|Artist||set and setting|
|Genre||Post-rock/Post Metal, Ambient|
|Buy/DL||Bandcamp | Science of Silence|
|Label||Science of Silence|
At first listen, I was tempted to write St. Petersburg Florida’s set and setting’s “Equanimity” off as just another status quo third wave band. I’m sure you’re familiar with this sort of thing by now…same old same old, not bad, but not much of a standout either. A sort of vanilla flavored post-rock malaise. Standard formulas repeated again and again. Background music. Hackneyed. However, I continued to delve and was rewarded with some truly magical moments and a very well done post-rock album.
Surface level impressions are very easy to run with, especially when one listens to a metric shit ton of music, as I do. The sad truth is that plenty of good bands and albums get overlooked or nudged to the side because of this sort of ham-fisted style of critique. If not for the slightly higher standards that PostRockStar has set for itself, and those I feel obligated to satisfy within myself, this gem of a debut full length could easily have been a victim of that.
Thankfully it didn’t, because set and setting deserve better. Not only have they written a very compelling bunch of songs and raised the bar for non-“big name” third wave, but they have paid their dues as a live band as well, especially as of late.
Classifying this album is a very pleasurable challenge. It’s absolutely clear that they’ve been influenced by a myriad of musical styles. The pleasure comes in how this is so nicely reflected in the songs they’ve created. The straight ahead third wave is there, but it’s augmented some excellently done bits of buried drone throughout. “New Age” is a respite of warm neo-classical beauty. “Essence of Paradox” is a real tour de force of progressively devised post-rock/metal, with some very concise black metal–esque tremolo picked riffing, putting to shame similar experiments by many of set and setting’s peers. The most standout track here is “Fear of Obtainment”. In my opinion this song embodies the entire aesthetic of the album, from highly nuanced third wave peaks and valleys to powerful post-metal pseudo-sludge grandeur, with the addition of field recordings and other “sound effects” It shows the true power of unspoken narrative that set and setting seem to do so understatedly well. It is also worth noting that the follow up song, “Petrichor,” is one of the most minimal yet lushly beautiful intermissions I’ve heard in quite a while. All of the songs on this release tie together smoothly, with the shorter pieces almost feeling like gateways.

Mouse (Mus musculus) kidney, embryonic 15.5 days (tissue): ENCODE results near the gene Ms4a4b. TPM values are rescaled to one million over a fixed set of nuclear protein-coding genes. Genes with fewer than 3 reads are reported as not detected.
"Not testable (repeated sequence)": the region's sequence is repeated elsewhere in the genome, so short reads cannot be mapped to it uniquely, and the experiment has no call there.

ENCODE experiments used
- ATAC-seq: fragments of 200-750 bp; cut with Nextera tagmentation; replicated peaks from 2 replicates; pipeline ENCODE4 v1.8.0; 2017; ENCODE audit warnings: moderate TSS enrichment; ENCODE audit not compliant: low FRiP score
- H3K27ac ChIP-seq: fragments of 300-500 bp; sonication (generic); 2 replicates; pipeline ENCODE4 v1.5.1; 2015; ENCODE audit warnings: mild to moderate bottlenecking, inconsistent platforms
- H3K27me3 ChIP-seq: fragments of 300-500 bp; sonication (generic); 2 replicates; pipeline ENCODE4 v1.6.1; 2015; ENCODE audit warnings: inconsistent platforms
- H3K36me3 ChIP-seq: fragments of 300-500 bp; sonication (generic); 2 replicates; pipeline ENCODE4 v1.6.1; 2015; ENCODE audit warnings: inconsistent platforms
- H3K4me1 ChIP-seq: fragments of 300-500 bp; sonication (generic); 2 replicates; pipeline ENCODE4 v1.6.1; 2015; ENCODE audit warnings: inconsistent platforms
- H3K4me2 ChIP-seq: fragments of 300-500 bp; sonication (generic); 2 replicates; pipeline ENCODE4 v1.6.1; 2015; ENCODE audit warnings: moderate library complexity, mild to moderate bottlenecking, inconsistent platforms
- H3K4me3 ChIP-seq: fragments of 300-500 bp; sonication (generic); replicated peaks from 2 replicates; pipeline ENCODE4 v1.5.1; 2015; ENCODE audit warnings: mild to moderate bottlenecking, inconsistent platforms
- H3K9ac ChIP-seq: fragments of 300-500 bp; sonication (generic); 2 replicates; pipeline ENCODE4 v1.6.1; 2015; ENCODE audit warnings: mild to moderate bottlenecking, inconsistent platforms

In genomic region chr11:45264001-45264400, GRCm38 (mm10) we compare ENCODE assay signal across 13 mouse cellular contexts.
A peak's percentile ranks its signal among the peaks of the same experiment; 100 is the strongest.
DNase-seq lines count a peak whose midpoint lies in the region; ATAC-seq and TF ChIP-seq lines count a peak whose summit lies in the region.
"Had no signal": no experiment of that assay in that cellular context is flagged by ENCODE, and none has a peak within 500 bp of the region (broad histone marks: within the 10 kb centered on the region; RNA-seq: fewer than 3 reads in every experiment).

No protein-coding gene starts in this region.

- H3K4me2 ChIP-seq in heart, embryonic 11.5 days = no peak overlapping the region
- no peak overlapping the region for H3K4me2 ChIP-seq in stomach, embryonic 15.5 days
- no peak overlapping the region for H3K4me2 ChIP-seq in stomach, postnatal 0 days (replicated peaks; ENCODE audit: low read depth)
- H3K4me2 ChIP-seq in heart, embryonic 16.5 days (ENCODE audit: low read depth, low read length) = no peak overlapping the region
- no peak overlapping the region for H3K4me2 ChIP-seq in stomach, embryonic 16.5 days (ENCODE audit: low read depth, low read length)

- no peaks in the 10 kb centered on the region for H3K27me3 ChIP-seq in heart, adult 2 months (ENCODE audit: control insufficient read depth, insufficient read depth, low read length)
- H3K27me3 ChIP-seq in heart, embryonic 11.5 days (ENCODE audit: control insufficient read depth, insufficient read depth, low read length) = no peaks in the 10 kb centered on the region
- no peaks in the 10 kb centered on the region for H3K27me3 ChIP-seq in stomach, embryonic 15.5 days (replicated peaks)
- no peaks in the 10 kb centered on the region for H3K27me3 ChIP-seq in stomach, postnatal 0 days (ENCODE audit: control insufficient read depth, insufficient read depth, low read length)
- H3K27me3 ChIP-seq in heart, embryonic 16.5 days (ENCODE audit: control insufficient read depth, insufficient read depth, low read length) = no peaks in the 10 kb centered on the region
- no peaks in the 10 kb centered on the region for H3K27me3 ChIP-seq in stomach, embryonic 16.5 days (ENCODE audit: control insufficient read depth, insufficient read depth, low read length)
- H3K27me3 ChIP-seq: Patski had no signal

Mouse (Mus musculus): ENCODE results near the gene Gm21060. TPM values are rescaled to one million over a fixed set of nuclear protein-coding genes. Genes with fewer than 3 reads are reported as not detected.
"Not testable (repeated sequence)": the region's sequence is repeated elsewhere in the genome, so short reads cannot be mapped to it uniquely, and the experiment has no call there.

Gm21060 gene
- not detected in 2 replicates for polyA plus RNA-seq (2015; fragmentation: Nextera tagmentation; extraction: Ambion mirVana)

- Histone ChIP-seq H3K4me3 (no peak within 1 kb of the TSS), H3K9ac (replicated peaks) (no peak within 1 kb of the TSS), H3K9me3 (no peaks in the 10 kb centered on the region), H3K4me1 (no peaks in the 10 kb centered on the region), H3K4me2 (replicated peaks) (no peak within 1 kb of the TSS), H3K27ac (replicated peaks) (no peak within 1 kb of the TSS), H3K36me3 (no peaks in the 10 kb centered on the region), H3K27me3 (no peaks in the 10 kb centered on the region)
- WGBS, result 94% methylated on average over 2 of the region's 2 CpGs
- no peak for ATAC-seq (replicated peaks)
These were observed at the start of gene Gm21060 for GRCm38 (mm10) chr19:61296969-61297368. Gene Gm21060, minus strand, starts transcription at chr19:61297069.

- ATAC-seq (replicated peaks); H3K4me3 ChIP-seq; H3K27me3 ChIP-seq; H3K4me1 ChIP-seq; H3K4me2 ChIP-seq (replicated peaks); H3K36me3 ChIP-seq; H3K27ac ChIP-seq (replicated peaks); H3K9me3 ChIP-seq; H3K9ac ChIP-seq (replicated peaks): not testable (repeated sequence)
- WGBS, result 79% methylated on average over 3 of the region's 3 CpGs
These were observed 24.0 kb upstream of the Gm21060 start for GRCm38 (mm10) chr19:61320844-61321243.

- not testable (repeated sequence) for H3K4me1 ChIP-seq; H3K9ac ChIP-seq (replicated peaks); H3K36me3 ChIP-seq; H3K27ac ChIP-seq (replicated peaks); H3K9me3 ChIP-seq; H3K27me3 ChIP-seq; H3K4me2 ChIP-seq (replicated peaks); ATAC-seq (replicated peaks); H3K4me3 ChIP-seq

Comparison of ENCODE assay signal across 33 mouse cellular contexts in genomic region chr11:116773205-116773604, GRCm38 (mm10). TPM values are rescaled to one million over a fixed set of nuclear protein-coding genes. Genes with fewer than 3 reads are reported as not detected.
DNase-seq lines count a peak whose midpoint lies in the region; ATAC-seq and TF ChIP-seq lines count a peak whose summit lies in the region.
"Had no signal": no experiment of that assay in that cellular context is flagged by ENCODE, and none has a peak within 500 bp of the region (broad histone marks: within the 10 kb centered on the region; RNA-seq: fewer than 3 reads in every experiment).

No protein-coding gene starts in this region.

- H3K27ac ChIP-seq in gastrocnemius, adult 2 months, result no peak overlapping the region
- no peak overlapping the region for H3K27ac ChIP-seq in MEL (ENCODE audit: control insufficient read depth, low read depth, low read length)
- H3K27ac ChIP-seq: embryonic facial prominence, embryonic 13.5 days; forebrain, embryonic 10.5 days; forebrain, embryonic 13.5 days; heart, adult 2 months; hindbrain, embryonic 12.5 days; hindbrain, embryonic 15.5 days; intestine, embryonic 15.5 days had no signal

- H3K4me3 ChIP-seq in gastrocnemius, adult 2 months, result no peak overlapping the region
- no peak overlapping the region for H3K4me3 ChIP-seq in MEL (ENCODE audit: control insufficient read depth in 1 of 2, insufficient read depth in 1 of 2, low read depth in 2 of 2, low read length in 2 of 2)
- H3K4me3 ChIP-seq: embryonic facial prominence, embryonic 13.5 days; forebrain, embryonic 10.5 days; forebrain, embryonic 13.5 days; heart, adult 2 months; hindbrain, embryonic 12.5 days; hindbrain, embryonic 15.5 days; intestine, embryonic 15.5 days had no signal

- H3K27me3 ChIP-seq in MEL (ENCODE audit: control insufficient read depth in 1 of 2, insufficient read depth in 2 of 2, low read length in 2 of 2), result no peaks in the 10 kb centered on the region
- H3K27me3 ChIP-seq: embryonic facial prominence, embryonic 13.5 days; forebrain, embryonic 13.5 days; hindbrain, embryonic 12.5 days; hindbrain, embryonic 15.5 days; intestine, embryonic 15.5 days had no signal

Warmth and delicacy permeate the production values of “Equanimity.” In fact it’s almost sort of intimidating. Nothing is fragile, but everything is very delicate of spirit, like a special memory from a long time ago. Even when set and setting kick into the heavier sections they leave room for breath, which keeps the whole album sounding imbued with life. Instruments are clear for the most part, with the exception of some of the percussion high end being minimized in the mix at the heavier bits. It’s a pretty common problem when dealing with the frequencies inherent in downtuned guitar, multiply tracked, and it’s not over prevalent enough to put anyone off of the sound. The layering is excellent, and headphone listening will reward one with tiny nuanced moments of great happiness.
I’m impressed not only by the quality of “Equanimity,” but also by the enterprise of set and setting as a whole. They seem to have a plan, and they take advantage of the outlets available for spreading their music in intelligent ways. While this release isn’t a brain bashingly amazing world game changer, it has a great deal of skill and charm, is polished just enough to glisten, and sets a new standard for the possible future of third wave indie post-rock. Its nuance and warmth are it’s greatest features. “Equanimity” is most certainly well worth acquiring and enjoying.
Full US/Canada tour dates here: http://yoursetandsetting.tumblr.com/shows